REVIEW: Blackest Spells by C.T. Phipps

The second in a series of anthologies by C.T. Phipps after Blackest Knights, Blackest Spells collects the fantasy works of a range of authors under the theme of dark magic. There were a few names in there I recognised and as somebody who loves short stories, I had high hopes for this book. Unfortunately, except for a few glimmers of sunshine, I didn’t enjoy this one.

The editor has always seen the transformation of magic from a terrifying force linked to the gods into a practical tool for personal use / gain. The theme of this anthology is his way of putting the terror and the unknown back into fantasy. This was an excellent opening to whet the appetite. At this point, I was really excited to get stuck in.

However, there were stories I felt weren’t on theme for the anthology, some that just needed to be sent back to the author (“thank you for your efforts, can you please try again”), and some that were almost there and just needed a bit of the old red pen to get over the line (telling and not showing, abrupt or weird endings, lack of urgency, ridiculously unnecessary female nudity–the usual things). I DNF’d a few where I just could. not. do. it. And as somebody who has read a lot of slush, I feel I have a pretty high tolerance for a story before I DNF.

In addition, something I thought was quite an oddity in this day and age of anthology creation, was that unless I am mistaken, this is an all-male line up of authors. I know from our own slush pile how hard it is to find the right stories for publications, and I don’t know what trials and tribulations the editor went through, but that stood out to me.

In short, I can’t recommend this anthology as a book as a large portion of the stories sat comfortably in the sub-3 scoring region, but I can recommend you read some of the stories.

Reviews of the stories I liked in Blackest Spells

All harshness aside, there were a few stories I was really in to and are worth you checking out. What is Stolen and What is Lost by Allan Batchelder, City of God by Richard Nell, and The Witch Queen by Michael Pogach were my favourites.

The Witch Queen by Michael Pogach

A young princess is born into a kingdom that has long known peace. The Witch Queen arrives and brings war. And then along comes a spider… what a fun story told in a fairy tale voice. Really easy to read, hits the theme right on the nose, a predictable but grim twist at the end. Solid storytelling 4/5.

Shadow’s Promise by Matthew Johnson

Twelve members of the Silent Men army of 20,000 are left after the Singers drowned them all. Hyman doesn’t want revenge he just wants to get back to his wife and child. A decent read with plenty of grim and grit that could have used some polishing to sharpen it up. 3/5

City of God by Richard Nell

Fulvi, an ex soldier with no past illusions of glory, writes his old captain who has asked him to find his daughter. Written in a daily report Bram Stoker Dracula style, this is an excellent read with an impactful ending. Brilliantly written. 4/5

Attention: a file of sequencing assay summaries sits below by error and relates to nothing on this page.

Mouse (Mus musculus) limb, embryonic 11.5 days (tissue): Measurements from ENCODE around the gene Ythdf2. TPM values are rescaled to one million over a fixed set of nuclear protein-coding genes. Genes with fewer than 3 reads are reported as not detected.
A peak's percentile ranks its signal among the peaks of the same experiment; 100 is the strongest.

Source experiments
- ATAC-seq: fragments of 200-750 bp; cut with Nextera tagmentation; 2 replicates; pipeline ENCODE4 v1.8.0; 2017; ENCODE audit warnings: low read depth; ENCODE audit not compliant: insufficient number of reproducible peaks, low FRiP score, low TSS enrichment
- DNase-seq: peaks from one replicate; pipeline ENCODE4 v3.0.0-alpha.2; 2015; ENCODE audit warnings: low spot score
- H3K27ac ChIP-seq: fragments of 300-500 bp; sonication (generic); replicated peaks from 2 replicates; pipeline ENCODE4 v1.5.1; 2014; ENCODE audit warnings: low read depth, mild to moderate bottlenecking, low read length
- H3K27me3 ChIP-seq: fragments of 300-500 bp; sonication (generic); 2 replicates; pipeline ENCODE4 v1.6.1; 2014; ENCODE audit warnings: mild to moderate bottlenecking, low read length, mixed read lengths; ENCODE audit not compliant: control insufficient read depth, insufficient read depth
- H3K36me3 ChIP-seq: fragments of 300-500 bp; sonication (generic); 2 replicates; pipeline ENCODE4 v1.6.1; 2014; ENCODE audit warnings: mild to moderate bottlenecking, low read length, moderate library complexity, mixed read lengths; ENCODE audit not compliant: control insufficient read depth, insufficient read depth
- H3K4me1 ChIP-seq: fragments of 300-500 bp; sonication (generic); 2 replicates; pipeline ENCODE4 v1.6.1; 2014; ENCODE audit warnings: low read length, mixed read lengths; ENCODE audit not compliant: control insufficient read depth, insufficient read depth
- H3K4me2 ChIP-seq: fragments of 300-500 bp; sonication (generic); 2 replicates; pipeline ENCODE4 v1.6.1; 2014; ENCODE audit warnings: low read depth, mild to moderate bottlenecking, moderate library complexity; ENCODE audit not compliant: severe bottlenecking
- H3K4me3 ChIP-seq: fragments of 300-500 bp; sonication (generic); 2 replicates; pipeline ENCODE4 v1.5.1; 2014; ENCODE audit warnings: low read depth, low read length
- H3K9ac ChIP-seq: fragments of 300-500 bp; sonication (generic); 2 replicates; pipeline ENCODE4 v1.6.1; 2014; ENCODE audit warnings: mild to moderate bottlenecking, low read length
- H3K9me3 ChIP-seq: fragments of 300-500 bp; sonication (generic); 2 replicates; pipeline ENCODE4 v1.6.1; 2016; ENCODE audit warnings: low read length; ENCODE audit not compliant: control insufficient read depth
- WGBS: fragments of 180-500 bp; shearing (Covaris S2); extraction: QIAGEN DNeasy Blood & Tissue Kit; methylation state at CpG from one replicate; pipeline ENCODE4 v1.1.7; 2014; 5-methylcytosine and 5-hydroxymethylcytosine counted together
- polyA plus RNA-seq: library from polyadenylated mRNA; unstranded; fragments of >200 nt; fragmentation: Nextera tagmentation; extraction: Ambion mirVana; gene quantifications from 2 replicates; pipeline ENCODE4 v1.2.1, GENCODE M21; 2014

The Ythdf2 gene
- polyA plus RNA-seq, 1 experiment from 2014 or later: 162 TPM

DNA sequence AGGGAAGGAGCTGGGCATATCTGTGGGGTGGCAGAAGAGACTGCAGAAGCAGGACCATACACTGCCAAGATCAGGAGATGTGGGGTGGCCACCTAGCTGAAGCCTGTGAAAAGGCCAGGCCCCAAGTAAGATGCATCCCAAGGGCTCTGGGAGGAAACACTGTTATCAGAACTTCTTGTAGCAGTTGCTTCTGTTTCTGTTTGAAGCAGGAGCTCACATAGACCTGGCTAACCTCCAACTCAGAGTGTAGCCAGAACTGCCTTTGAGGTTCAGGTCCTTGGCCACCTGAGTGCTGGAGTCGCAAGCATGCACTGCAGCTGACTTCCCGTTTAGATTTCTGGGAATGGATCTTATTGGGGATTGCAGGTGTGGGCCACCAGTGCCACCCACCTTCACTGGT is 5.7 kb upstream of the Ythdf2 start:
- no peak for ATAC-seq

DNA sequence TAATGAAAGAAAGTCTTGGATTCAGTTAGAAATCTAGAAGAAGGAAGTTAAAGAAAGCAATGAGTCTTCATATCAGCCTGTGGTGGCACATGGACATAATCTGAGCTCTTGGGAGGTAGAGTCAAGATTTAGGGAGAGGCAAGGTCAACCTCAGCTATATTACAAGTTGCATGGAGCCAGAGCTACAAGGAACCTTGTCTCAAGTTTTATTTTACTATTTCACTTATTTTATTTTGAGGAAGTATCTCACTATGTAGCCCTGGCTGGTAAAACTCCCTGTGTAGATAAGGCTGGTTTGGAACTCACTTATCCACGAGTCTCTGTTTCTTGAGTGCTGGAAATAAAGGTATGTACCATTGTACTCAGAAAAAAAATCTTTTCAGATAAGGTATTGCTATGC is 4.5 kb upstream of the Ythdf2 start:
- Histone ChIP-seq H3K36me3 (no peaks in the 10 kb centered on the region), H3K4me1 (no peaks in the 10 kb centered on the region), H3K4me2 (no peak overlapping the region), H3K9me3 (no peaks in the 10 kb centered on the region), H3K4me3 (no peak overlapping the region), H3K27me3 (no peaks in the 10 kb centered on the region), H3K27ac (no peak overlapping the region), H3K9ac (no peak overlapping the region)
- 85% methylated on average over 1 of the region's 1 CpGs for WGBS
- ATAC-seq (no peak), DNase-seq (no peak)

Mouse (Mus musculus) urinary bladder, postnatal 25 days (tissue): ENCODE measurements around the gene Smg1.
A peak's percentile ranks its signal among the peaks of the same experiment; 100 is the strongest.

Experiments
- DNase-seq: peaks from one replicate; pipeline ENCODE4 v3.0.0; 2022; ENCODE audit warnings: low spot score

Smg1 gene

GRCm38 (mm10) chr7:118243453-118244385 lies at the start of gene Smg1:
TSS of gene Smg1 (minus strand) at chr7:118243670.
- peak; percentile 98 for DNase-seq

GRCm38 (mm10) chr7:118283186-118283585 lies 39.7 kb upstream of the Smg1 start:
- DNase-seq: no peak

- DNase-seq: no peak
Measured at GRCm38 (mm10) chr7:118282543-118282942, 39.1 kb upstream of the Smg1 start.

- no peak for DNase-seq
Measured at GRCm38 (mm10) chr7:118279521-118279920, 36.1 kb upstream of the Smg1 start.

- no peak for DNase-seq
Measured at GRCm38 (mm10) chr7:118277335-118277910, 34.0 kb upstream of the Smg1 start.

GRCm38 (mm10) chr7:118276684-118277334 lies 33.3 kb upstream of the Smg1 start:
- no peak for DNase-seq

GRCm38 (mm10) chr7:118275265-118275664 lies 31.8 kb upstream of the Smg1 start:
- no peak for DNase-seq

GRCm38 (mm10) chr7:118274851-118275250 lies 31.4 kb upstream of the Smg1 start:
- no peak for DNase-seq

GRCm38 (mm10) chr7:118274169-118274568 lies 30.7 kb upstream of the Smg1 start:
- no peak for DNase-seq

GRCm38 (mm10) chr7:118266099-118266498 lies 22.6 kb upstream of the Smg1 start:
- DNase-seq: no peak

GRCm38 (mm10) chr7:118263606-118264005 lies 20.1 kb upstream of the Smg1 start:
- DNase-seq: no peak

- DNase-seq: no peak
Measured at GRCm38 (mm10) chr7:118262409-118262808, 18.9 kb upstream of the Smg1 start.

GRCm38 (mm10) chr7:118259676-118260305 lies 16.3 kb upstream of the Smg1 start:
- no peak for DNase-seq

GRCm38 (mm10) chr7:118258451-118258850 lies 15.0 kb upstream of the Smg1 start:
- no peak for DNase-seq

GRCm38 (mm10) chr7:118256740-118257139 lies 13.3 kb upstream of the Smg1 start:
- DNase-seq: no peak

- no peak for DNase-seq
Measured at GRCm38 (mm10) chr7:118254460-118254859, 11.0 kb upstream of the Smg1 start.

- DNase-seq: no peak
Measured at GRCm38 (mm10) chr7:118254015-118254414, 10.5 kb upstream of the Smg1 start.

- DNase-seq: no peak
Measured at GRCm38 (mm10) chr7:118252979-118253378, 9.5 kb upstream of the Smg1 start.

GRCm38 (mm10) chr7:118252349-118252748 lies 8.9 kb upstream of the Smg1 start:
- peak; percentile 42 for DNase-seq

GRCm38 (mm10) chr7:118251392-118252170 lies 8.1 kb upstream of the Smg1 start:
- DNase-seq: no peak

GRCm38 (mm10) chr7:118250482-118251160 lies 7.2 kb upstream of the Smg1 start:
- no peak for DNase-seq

Soothsayer by Matthew P. Gilbert

Lucian, The Man Who Fights Without a Knife, is hunting a wily old soothsayer who knows everything he’s going to do before he does. Can he stop him before even more bodies pile up from the Soothsayer’s grisly experiments? This is a nice storyline and a fun read. There is a fair bit of telling that if turned to showing would have made this story a much better experience. Again, there’s a naked girl for some bloody reason. Nice twist at the end to wrap it up. 3/5

What is Stolen and What is Lost by Allan Batchelder

Cyrin the Shaper wants to see Mellie safely grown and married. Only, he’s not going to live long enough to do it, unless he can discover the secret to elongate his life.

Well, that did not end up going in the direction I thought it would! A wicked tale of good intentions and questionable decisions gone wrong. Well written; great fun. 4/5

Cookies for the Gentleman by CT Phipps

the Gentleman has ruined our protagonists life, a tall terror in shadow, a lover of cats, and a horror to behold. Can our protagonist escape?

This to me reads more like horror than something on theme, but perhaps it’s just a really, really dark take on the theme. A victim of horrible magic versus a purveyor of the art. It’s an interesting tale, told in an engaging first person voice, and I kinda liked it. 3.5/5

Buy Blackest Spells by C.T. Phipps

Read an excerpt of Blackest Spells.

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Adrian Collins

Adrian Collins runs Grimdark Magazine and loves anything to do with telling darker stories. Doesn't matter the format, or when it was published or produced--just give him a grim story told in a dark world by a morally grey protagonist and this bloke's in his happy place. Add in a barrel aged stout to sip on after a cheeky body surf under the Australian sun, and that's his heaven.